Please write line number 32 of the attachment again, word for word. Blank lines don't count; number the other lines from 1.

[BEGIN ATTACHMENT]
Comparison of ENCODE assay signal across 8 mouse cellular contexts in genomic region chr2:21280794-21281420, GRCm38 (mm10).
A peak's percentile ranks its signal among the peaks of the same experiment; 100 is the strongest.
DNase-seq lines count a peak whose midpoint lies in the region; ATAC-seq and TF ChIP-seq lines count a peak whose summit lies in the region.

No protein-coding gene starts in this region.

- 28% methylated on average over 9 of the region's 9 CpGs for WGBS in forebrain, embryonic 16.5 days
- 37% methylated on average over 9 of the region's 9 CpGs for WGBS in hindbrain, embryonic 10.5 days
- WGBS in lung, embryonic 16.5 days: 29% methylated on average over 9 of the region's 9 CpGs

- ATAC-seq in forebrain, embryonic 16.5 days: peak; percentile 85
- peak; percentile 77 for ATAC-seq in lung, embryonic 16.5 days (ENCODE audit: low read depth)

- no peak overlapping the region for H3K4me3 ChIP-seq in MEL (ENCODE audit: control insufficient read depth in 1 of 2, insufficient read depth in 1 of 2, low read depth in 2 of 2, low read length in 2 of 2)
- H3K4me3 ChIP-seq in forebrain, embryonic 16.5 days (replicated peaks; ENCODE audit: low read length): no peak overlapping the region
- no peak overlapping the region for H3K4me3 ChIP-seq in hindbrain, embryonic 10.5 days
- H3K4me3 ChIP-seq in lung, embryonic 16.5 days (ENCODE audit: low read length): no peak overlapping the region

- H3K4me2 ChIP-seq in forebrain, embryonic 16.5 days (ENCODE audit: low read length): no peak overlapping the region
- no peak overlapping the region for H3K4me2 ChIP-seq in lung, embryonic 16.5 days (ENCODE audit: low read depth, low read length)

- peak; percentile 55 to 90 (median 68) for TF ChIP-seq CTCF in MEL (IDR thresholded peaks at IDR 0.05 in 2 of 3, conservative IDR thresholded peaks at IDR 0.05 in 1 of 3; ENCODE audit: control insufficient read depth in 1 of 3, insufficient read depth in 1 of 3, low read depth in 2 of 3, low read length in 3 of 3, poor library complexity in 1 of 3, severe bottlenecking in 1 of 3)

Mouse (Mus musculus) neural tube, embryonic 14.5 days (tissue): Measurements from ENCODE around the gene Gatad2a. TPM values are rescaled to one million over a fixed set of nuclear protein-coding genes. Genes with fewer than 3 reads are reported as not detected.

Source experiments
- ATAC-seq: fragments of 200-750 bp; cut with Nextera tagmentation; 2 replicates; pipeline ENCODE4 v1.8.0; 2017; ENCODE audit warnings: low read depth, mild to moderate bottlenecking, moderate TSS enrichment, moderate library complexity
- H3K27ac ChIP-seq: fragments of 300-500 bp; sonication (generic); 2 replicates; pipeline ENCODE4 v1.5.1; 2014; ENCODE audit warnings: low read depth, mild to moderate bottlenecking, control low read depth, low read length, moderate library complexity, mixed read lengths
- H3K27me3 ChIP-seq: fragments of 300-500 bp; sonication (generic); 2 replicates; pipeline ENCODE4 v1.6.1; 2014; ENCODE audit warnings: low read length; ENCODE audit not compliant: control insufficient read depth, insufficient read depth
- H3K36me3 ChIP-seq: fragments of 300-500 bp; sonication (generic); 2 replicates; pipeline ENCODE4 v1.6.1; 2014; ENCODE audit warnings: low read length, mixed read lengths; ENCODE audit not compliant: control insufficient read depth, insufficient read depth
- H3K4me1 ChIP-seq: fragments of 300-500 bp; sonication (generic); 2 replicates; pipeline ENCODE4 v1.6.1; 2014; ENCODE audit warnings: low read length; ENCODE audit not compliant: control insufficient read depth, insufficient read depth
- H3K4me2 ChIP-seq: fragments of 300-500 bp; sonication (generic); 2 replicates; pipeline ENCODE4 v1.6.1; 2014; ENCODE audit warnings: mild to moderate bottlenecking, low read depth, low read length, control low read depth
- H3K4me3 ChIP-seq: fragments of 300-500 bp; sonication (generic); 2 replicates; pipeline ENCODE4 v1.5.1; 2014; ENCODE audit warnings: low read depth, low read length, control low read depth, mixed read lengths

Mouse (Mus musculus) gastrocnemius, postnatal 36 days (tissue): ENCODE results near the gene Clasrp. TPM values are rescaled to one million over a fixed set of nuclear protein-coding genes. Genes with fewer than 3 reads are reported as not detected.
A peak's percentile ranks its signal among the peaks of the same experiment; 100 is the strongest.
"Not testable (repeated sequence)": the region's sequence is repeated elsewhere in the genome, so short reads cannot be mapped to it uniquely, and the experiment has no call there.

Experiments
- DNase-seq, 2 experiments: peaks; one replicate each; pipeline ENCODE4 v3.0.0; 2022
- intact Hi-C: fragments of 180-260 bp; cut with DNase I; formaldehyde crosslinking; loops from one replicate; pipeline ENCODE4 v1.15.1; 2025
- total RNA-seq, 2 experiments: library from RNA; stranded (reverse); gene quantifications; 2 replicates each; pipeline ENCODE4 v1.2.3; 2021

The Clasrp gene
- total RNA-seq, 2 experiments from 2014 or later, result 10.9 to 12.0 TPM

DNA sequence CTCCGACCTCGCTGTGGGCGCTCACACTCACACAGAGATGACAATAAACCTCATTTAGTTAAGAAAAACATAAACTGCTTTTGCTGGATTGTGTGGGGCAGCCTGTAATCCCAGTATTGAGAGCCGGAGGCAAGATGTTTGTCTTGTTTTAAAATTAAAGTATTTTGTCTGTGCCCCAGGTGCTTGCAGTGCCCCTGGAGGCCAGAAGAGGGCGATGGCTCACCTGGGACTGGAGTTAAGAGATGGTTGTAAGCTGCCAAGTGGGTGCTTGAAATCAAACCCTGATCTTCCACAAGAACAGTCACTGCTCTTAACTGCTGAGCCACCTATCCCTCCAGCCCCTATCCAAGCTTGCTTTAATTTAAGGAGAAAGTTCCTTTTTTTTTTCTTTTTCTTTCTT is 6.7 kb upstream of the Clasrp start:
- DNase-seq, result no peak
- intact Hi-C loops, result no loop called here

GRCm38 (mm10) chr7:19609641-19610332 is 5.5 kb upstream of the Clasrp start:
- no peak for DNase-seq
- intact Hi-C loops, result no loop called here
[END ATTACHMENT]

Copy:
- total RNA-seq, 2 experiments: library from RNA; stranded (reverse); gene quantifications; 2 replicates each; pipeline ENCODE4 v1.2.3; 2021